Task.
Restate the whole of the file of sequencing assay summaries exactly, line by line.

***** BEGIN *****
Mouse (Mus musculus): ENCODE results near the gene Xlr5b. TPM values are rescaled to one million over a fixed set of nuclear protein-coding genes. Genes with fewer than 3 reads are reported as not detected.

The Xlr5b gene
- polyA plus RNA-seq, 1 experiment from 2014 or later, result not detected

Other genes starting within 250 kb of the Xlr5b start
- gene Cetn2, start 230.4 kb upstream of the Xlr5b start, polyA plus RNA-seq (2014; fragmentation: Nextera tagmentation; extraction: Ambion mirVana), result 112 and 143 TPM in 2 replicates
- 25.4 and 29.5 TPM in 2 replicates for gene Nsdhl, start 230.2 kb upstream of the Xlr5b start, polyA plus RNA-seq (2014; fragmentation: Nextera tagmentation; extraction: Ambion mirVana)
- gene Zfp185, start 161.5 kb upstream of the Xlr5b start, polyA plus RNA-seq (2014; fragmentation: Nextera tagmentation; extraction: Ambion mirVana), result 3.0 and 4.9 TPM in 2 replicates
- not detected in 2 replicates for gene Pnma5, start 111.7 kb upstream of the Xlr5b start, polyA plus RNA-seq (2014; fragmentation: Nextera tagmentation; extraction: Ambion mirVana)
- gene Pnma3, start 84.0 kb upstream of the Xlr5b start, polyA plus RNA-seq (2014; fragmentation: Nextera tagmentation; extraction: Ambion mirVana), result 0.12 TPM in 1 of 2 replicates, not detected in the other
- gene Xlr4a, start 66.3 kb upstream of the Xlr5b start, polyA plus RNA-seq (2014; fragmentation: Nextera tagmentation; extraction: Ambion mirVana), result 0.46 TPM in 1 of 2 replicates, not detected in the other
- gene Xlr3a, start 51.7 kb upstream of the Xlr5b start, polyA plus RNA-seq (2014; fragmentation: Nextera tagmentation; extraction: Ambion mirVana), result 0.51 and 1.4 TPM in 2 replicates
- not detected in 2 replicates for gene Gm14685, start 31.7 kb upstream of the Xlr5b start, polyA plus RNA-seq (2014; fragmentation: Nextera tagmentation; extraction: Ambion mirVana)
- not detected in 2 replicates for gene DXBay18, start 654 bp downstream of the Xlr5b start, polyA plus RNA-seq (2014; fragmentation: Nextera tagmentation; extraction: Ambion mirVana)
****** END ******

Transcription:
Mouse (Mus musculus): ENCODE results near the gene Xlr5b. TPM values are rescaled to one million over a fixed set of nuclear protein-coding genes. Genes with fewer than 3 reads are reported as not detected.

The Xlr5b gene
- polyA plus RNA-seq, 1 experiment from 2014 or later, result not detected

Other genes starting within 250 kb of the Xlr5b start
- gene Cetn2, start 230.4 kb upstream of the Xlr5b start, polyA plus RNA-seq (2014; fragmentation: Nextera tagmentation; extraction: Ambion mirVana), result 112 and 143 TPM in 2 replicates
- 25.4 and 29.5 TPM in 2 replicates for gene Nsdhl, start 230.2 kb upstream of the Xlr5b start, polyA plus RNA-seq (2014; fragmentation: Nextera tagmentation; extraction: Ambion mirVana)
- gene Zfp185, start 161.5 kb upstream of the Xlr5b start, polyA plus RNA-seq (2014; fragmentation: Nextera tagmentation; extraction: Ambion mirVana), result 3.0 and 4.9 TPM in 2 replicates
- not detected in 2 replicates for gene Pnma5, start 111.7 kb upstream of the Xlr5b start, polyA plus RNA-seq (2014; fragmentation: Nextera tagmentation; extraction: Ambion mirVana)
- gene Pnma3, start 84.0 kb upstream of the Xlr5b start, polyA plus RNA-seq (2014; fragmentation: Nextera tagmentation; extraction: Ambion mirVana), result 0.12 TPM in 1 of 2 replicates, not detected in the other
- gene Xlr4a, start 66.3 kb upstream of the Xlr5b start, polyA plus RNA-seq (2014; fragmentation: Nextera tagmentation; extraction: Ambion mirVana), result 0.46 TPM in 1 of 2 replicates, not detected in the other
- gene Xlr3a, start 51.7 kb upstream of the Xlr5b start, polyA plus RNA-seq (2014; fragmentation: Nextera tagmentation; extraction: Ambion mirVana), result 0.51 and 1.4 TPM in 2 replicates
- not detected in 2 replicates for gene Gm14685, start 31.7 kb upstream of the Xlr5b start, polyA plus RNA-seq (2014; fragmentation: Nextera tagmentation; extraction: Ambion mirVana)
- not detected in 2 replicates for gene DXBay18, start 654 bp downstream of the Xlr5b start, polyA plus RNA-seq (2014; fragmentation: Nextera tagmentation; extraction: Ambion mirVana)